CBSE – 10th Standard Science

class 10 chapter 7 – Control and Coordination

Control and Coordination

  • Control and coordination are the functions of the nervous system and hormones in our bodies.
  • The responses of the nervous system can be classified as reflex action, voluntary action or involuntary action.
  • The nervous system uses electrical impulses to transmit messages.
  • The nervous system gets information from our sense organs and acts through our muscles.
  • Chemical coordination is seen in both plants and animals.
  • Hormones produced in one part of an organism move to another part to achieve the desired effect.
  • A feedback mechanism regulates the action of the hormones.


In animals, such control and coordination are provided by nervous and muscular tissues. Touching a hot object is an urgent and dangerous situation for us. They need to detect it,and respond to it.  All information from our environment is detected by the specialised tips of some nerve cells. These receptors are usually located in our sense organs, such as the inner ear, the nose, the tongue, and so on. So gustatory receptors will detect taste while olfactory receptors will detect smell



Reflex Actions



Human Brain

  • The communication between the central nervous system and the other parts of the body is facilitated by the peripheral nervous system consisting of cranial nerves arising from the brain and spinal nerves arising from the spinal cord.
  • The brain has three such major parts or regions,
    • fore-brain,mid-brain& hind-brain.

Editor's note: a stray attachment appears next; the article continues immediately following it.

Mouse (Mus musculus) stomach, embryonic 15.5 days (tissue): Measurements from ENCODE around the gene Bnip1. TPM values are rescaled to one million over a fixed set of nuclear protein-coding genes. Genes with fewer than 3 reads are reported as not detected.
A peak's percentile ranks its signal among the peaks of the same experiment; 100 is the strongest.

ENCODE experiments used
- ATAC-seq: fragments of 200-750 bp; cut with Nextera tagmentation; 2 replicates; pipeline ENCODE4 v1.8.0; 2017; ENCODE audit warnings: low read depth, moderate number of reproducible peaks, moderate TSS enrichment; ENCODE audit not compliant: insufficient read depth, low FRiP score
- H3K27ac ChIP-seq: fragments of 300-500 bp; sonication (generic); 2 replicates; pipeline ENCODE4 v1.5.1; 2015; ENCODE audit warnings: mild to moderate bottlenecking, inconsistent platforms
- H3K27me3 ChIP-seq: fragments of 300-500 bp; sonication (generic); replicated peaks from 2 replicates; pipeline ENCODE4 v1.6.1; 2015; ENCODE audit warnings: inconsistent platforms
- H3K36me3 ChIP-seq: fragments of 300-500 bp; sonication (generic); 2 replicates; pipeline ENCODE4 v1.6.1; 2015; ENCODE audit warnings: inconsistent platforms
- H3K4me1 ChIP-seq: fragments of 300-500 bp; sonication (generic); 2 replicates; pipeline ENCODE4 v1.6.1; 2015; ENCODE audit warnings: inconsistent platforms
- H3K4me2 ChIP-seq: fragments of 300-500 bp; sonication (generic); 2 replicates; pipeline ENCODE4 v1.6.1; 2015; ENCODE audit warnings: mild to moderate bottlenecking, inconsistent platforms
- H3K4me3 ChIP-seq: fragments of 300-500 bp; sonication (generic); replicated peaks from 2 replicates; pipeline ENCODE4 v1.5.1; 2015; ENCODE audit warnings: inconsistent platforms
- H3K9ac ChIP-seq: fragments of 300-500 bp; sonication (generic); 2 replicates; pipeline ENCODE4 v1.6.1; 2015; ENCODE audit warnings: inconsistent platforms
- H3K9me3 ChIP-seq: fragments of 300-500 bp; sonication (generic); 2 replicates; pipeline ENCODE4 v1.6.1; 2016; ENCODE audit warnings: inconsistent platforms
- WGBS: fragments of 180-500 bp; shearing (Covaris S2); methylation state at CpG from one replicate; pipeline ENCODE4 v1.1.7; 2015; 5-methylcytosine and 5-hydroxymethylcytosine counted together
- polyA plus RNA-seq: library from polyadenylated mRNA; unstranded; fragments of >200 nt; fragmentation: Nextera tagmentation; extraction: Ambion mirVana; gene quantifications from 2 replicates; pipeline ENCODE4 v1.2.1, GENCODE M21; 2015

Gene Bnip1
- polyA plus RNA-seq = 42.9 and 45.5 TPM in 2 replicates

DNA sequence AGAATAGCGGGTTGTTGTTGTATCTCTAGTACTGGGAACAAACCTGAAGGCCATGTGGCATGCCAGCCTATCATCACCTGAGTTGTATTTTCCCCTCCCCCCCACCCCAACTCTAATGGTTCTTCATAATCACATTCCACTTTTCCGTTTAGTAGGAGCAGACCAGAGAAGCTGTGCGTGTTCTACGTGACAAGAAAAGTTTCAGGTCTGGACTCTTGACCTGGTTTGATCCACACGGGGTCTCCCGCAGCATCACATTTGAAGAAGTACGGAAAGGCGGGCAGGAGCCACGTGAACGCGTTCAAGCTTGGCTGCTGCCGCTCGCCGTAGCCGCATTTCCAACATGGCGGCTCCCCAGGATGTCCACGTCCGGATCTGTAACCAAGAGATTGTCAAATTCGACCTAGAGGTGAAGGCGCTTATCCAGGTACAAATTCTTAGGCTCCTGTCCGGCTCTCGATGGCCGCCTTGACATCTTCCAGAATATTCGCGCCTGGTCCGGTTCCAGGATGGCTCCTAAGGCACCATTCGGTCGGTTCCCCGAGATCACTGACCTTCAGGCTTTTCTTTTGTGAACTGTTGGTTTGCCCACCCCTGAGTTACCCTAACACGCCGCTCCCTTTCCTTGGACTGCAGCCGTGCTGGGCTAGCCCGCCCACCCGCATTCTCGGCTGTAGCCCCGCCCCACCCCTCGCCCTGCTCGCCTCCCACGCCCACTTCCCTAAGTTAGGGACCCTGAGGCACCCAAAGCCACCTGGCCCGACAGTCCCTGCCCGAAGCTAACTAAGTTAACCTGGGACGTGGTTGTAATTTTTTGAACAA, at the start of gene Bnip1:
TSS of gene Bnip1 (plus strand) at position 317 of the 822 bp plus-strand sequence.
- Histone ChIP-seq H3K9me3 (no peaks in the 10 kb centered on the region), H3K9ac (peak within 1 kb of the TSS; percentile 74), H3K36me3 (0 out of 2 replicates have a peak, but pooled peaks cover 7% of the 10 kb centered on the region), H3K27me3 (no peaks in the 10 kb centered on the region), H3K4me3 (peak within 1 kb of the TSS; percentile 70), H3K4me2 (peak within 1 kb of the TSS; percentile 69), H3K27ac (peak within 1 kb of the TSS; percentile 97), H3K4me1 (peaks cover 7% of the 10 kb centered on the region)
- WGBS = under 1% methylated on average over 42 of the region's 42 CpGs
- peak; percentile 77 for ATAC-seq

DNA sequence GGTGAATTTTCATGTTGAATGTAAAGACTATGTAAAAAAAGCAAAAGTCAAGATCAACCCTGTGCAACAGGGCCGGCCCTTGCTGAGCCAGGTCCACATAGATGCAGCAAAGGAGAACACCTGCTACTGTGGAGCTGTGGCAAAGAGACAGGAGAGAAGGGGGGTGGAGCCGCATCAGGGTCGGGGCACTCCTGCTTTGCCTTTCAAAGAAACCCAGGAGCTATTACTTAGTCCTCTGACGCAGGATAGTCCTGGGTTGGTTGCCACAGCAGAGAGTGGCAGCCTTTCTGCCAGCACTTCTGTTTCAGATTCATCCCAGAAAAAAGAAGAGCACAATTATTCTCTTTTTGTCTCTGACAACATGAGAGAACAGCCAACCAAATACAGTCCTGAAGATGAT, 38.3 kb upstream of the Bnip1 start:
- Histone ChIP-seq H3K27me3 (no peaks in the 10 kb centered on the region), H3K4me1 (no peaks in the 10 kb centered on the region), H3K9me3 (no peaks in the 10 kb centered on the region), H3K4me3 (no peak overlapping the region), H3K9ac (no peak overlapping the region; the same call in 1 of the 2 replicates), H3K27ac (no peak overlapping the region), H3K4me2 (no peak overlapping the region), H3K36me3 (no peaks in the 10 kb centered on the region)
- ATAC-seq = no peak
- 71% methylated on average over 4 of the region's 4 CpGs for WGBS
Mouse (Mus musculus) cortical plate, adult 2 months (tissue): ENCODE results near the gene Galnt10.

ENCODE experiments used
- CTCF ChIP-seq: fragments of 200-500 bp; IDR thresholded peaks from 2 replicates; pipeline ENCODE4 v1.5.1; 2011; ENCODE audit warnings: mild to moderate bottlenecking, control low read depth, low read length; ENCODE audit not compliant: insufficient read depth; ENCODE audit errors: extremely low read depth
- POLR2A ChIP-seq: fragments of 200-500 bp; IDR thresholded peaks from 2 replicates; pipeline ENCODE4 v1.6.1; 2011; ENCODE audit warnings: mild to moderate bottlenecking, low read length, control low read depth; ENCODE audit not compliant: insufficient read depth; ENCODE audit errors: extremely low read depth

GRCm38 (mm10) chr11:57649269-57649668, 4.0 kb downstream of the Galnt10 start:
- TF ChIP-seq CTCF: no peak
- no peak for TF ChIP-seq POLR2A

• The fore-brain is the main thinking part of the brain. It has regions which receive sensory impulses from various receptors. Separate areas of the fore-brain are specialised for hearing, smell, sight and so on. The sensation of feeling full is because of a centre associated with hunger, which is in a separate part of the fore-brain.
  • So, in between the simple reflex actions like change in the size of the pupil, and the thought out actions such as moving a chair, there is another set of muscle movements over which we do not have any thinking control. Many of these involuntary actions are controlled by the mid-brain and hind-brain.
  • All these involuntary actions including blood pressure, salivation and vomiting are controlled by the medulla in the hind-brain.
  • Think about activities like walking in a straight line, riding a bicycle,picking up a pencil. These are possible due to a part of the hind-brain called the cerebellum. It is responsible for precision of voluntary actions and maintaining the posture and balance of the body.






Plants do not have a nervous system or an endocrine system.Responses to stimuli in palnts are coordinated by hormones.

Hormones act as chemical messengers which enable plants to respond to many factors, such as light,gravity,water and temperature


Movement Due to Growth

  • When growing plants detect light, a hormone called auxin, synthesised
  • at the shoot tip, helps the cells to grow longer. When light is coming from one side of the plant, auxin diffuses towards the shady side of the shoot.
  • Gibberellins which, like auxins, help in the growth of the stem.
  • Cytokinins promote cell division,and it is natural then that they are present in greater concentration in areas of rapid cell division, such as in fruits and seeds. These are examples of plant hormones that help in promoting growth.
  • Abscisic acid is one example of a hormone which inhibits growth. Its effects include wilting of leaves.